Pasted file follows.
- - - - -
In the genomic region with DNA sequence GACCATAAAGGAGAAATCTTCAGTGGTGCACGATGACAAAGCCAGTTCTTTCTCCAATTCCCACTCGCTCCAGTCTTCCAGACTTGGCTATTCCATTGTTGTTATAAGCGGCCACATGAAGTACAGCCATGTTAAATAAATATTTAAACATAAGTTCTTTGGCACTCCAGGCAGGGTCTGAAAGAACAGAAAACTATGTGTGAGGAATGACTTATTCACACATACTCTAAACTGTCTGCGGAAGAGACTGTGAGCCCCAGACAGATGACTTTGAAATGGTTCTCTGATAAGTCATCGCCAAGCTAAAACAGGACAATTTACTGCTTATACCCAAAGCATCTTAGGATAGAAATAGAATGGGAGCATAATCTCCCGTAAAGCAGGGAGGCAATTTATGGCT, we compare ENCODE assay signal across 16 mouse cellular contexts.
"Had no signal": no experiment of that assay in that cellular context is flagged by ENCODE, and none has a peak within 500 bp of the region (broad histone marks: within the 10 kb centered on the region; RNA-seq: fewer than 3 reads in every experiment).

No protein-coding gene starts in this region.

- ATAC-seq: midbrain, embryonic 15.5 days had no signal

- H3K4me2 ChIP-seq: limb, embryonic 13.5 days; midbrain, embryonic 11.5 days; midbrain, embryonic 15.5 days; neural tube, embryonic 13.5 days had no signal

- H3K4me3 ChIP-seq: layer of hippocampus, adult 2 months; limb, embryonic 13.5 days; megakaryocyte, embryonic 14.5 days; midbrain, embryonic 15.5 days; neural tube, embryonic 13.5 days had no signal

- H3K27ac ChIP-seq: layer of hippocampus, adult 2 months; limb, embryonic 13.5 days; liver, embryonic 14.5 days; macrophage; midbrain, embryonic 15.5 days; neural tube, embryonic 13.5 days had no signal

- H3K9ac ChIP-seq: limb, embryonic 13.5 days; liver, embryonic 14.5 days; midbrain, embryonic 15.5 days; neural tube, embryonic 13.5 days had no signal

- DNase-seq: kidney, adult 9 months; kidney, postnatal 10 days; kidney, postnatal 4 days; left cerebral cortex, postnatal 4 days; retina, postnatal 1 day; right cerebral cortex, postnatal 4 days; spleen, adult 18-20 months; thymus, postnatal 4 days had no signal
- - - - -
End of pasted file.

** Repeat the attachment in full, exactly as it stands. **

In the genomic region with DNA sequence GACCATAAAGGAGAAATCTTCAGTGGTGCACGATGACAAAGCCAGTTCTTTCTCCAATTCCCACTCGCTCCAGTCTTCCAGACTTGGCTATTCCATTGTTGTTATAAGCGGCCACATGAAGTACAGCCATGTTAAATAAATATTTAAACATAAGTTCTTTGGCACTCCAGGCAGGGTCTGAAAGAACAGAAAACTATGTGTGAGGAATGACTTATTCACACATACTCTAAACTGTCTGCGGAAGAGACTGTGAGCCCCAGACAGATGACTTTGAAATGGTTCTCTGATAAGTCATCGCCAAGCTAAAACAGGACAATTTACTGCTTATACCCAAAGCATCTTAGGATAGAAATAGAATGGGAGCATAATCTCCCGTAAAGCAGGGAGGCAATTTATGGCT, we compare ENCODE assay signal across 16 mouse cellular contexts.
"Had no signal": no experiment of that assay in that cellular context is flagged by ENCODE, and none has a peak within 500 bp of the region (broad histone marks: within the 10 kb centered on the region; RNA-seq: fewer than 3 reads in every experiment).

No protein-coding gene starts in this region.

- ATAC-seq: midbrain, embryonic 15.5 days had no signal

- H3K4me2 ChIP-seq: limb, embryonic 13.5 days; midbrain, embryonic 11.5 days; midbrain, embryonic 15.5 days; neural tube, embryonic 13.5 days had no signal

- H3K4me3 ChIP-seq: layer of hippocampus, adult 2 months; limb, embryonic 13.5 days; megakaryocyte, embryonic 14.5 days; midbrain, embryonic 15.5 days; neural tube, embryonic 13.5 days had no signal

- H3K27ac ChIP-seq: layer of hippocampus, adult 2 months; limb, embryonic 13.5 days; liver, embryonic 14.5 days; macrophage; midbrain, embryonic 15.5 days; neural tube, embryonic 13.5 days had no signal

- H3K9ac ChIP-seq: limb, embryonic 13.5 days; liver, embryonic 14.5 days; midbrain, embryonic 15.5 days; neural tube, embryonic 13.5 days had no signal

- DNase-seq: kidney, adult 9 months; kidney, postnatal 10 days; kidney, postnatal 4 days; left cerebral cortex, postnatal 4 days; retina, postnatal 1 day; right cerebral cortex, postnatal 4 days; spleen, adult 18-20 months; thymus, postnatal 4 days had no signal